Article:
If this is the case, planting another tree of the same species may fail, as some pathogens live in the soil – and can do so for years. They can infect your new tree, sometimes years after the previous one died. Common soil-borne diseases are verticillium wilt, Phytophthora root rot and honey fungus.
And if there are neighboring trees that look diseased, they’ll transmit the pathogen to a newly-planted tree whether the infection is soil-borne or not. Consider a totally different species, if you must replant.
Make sure to completely dispose of any soil or organic matter removed from a site in which a diseased tree was growing. Ideally, burn what you can if this is permitted in your area, or take to a local amenity site.
Is replant disease a problem for trees?
A phenomenon in gardening replant disease. For reasons that are still not well understood, planting the same species of tree in the same spot a second time often don’t thrive, and a tree of a different species will fare better. This famously is a problem for roses, but happens in trees as well. It’s most frequent in fruit trees, such as apple, cherry and pear, so you may get away with it if you’re hoping to replant something different.
You can reduce the chances of replant disease issues by adding mycorrhizal fungi to the planting site, and it’s super easy to do. You can buy sachets or tubs of mycorrhizal fungi online – check the current price on Amazon (affiliate link).
How to replace a young tree with another young tree
You’re asking the right guy here. I’ve, uh, been known to plant a tree and then pretty soon afterwards, have a change of heart and decide it was the wrong tree. Arborists are always saying you need “the right tree for the right spot”, right? There’s no shame in making a change and it’s much easier if you do this early!
If the tree you are going to replace still has a stake, remove the stake and give it a wiggle to see if the roots are mobile. If so, you might simply be able to whip it out of the ground, possibly with the help of a shovel or fork.
You’re not likely to have many issues throwing a different tree in the ground here, and no difficult root removal will be required!
How to give a new tree the best survival chance
If I’m replanting a tree in the same spot, here are all the things you should do to give it the best start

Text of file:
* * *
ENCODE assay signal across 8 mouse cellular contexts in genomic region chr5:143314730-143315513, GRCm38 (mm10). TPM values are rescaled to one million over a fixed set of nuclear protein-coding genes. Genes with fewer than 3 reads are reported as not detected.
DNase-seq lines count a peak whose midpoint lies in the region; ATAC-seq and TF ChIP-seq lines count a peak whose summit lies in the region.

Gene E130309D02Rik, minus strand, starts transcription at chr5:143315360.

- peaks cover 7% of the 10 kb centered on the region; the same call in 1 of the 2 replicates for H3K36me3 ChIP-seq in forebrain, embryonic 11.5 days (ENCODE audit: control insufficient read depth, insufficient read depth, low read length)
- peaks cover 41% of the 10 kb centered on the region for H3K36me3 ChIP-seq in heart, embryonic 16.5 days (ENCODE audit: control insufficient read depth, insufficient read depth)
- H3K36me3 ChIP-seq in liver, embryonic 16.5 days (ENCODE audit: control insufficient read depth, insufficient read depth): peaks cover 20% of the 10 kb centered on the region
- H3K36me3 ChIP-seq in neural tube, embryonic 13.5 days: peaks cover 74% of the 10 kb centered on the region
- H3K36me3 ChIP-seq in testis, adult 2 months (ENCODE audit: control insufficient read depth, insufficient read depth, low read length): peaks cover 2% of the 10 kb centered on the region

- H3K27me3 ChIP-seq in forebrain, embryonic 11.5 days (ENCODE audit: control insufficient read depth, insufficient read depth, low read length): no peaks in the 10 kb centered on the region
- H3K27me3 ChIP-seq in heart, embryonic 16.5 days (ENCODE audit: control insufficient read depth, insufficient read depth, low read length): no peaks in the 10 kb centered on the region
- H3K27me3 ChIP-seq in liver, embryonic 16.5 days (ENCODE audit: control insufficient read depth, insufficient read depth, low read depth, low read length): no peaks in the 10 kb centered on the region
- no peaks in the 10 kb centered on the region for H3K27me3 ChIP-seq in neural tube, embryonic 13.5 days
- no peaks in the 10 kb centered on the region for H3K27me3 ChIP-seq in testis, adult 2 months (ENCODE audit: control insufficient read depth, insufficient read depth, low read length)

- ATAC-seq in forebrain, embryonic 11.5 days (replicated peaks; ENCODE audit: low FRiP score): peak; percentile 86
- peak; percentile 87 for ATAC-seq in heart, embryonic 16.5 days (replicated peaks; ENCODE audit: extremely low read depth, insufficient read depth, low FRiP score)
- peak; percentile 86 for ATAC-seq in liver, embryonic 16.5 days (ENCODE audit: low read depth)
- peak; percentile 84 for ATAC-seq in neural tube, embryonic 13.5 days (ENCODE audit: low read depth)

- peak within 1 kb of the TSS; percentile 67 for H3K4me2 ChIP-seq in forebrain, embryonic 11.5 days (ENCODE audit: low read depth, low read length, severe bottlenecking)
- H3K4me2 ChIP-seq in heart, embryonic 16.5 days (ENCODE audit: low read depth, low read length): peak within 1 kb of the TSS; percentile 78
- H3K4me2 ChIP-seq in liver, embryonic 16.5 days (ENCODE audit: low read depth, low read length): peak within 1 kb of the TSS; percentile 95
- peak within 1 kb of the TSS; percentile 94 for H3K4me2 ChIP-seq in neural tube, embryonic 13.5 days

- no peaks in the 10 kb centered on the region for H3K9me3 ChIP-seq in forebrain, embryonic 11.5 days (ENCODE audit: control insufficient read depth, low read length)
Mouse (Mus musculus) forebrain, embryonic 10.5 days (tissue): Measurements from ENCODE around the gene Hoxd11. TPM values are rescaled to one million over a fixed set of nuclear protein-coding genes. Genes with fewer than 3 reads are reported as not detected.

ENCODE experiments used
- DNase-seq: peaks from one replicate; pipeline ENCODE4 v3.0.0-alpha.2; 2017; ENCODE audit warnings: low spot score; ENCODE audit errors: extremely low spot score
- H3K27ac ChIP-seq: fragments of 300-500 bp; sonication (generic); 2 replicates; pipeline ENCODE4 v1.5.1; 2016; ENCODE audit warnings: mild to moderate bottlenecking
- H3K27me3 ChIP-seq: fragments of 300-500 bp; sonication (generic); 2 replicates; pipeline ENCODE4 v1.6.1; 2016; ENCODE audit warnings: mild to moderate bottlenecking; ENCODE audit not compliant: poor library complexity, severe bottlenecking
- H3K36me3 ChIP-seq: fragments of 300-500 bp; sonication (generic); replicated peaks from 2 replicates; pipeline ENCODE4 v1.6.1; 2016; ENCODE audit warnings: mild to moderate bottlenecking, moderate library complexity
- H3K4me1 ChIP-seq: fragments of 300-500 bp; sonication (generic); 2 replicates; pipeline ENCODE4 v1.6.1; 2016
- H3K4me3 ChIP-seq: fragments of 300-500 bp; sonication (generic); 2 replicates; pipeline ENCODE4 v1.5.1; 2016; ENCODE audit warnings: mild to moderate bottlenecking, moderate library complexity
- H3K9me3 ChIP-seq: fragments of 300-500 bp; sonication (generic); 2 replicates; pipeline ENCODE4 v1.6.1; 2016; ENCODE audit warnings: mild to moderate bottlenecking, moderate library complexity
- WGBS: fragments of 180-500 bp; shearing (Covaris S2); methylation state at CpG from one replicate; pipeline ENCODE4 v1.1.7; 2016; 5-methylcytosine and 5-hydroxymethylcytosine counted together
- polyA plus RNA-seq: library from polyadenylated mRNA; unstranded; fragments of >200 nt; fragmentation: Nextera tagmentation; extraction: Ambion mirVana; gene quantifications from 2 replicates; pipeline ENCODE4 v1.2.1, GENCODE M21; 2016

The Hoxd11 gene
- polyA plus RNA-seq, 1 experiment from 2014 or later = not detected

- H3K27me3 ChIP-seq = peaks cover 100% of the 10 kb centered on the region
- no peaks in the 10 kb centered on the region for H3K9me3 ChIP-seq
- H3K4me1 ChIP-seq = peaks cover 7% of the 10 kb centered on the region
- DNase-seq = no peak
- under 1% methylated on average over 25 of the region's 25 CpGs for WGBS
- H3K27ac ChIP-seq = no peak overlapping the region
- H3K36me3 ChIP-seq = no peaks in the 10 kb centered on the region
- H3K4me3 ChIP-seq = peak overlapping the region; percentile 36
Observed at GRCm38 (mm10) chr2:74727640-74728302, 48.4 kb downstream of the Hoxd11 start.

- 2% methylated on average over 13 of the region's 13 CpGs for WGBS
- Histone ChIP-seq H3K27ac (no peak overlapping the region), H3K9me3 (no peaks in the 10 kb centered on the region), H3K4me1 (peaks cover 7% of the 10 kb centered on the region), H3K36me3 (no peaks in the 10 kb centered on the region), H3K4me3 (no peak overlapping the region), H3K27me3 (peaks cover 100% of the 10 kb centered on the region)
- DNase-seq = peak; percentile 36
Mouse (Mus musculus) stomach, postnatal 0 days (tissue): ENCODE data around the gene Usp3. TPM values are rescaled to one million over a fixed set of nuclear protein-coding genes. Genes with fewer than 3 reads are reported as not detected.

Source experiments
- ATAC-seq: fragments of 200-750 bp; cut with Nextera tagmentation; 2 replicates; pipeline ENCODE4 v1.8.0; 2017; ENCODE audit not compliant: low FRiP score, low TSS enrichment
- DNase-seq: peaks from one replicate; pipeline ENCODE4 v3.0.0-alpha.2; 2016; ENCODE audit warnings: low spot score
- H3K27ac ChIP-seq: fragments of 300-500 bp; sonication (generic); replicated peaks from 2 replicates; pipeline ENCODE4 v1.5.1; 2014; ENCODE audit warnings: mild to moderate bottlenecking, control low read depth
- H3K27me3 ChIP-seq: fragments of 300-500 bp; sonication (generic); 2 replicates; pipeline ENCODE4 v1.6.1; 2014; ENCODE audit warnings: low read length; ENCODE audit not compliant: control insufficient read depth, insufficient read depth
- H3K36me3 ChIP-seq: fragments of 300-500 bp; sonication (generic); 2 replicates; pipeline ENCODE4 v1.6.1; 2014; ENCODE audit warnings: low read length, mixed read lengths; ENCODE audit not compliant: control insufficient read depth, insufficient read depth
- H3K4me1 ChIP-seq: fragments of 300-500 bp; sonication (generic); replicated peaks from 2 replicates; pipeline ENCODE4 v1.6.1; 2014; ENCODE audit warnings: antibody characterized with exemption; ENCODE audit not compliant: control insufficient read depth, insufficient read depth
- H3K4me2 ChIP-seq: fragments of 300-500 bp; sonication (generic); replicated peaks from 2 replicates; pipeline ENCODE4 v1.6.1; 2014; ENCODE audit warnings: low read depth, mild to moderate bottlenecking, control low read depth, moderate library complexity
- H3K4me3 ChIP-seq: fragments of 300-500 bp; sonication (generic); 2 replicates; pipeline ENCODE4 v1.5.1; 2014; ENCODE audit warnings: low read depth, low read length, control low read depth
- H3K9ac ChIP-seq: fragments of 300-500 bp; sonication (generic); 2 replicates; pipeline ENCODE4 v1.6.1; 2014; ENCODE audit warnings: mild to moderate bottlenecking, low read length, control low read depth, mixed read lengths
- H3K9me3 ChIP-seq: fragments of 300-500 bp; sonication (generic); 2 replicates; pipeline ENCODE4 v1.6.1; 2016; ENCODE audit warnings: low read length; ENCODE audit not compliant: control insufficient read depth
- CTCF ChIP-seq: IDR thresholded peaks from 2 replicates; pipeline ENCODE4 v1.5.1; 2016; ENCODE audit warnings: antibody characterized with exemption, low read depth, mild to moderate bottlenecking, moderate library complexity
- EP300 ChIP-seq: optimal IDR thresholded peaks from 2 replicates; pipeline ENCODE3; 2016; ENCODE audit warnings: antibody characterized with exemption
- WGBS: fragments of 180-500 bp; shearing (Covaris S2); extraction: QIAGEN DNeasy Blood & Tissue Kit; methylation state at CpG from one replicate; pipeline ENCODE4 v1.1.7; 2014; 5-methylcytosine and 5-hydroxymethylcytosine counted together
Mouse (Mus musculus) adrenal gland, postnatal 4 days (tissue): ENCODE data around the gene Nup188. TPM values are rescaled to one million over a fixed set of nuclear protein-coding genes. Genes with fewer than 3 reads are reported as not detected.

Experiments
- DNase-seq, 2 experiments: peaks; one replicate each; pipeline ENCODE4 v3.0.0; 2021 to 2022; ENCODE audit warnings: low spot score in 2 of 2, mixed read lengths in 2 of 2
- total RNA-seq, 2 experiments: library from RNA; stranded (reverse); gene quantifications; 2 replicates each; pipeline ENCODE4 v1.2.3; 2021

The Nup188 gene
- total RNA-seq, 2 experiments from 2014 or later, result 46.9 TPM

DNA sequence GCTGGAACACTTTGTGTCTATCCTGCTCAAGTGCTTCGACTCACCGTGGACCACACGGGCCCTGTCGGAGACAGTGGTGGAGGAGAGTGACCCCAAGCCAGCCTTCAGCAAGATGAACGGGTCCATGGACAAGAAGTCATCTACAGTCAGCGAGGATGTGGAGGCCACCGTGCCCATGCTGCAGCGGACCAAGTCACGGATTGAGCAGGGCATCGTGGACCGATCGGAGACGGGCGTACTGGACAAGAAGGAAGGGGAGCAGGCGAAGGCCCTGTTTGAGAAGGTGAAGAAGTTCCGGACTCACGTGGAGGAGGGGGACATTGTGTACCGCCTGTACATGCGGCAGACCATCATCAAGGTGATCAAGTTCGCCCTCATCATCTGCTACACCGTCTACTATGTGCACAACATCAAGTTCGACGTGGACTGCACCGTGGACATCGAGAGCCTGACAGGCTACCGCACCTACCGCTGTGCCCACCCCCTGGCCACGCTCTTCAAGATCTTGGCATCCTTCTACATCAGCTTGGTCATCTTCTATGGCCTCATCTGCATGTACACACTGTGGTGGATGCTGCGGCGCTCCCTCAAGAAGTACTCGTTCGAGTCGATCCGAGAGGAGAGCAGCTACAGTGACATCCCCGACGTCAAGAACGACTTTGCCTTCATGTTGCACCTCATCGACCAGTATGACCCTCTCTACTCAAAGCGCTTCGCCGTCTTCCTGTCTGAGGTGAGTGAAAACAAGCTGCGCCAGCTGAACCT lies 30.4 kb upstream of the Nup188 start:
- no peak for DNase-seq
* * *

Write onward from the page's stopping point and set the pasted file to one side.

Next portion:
- If possible, loosen more soil around the original hole – make it at least a foot wider than it was.
- Add some mycorrhizal fungi (Amazon paid link) to the planting site, if it’s the same tree species being planted again
- Add some organic compost and some soil from another part of your property when backfilling the hole
- Don’t plant it too deep – the root flare (the wider bit just at the bottom of the trunk) should always be visible, or an inch or so about ground level.
- Apply a 2-3 inch layer of mulch (such as bark chippings) around the tree. Often people only mulch out for a foot or so from the trunk, but for the best results, it should be about 3 feet out in every direction! It’s OK if it piles up a bit – just make a slight divot around the actual trunk, like a donut, so the root flare isn’t buried in it.
- Give the tree a good watering after planting, and continue to test the soil regularly, making sure it doesn’t dry out – just push your finger one or two inches down, and if the soil feels dry or doesn’t stick to your finger, give it a soak
PS: If your wondering what the right kind of mulch to use is, here’s an Amazon link (affiliate link) – or click the image below). This kind is organic, lacking the odd colorants that many others have, and will act as a kind of slow-release tree food. Perfect!
Even if it’s second time lucky, if you follow all these tips I expect your new tree will soon be thriving!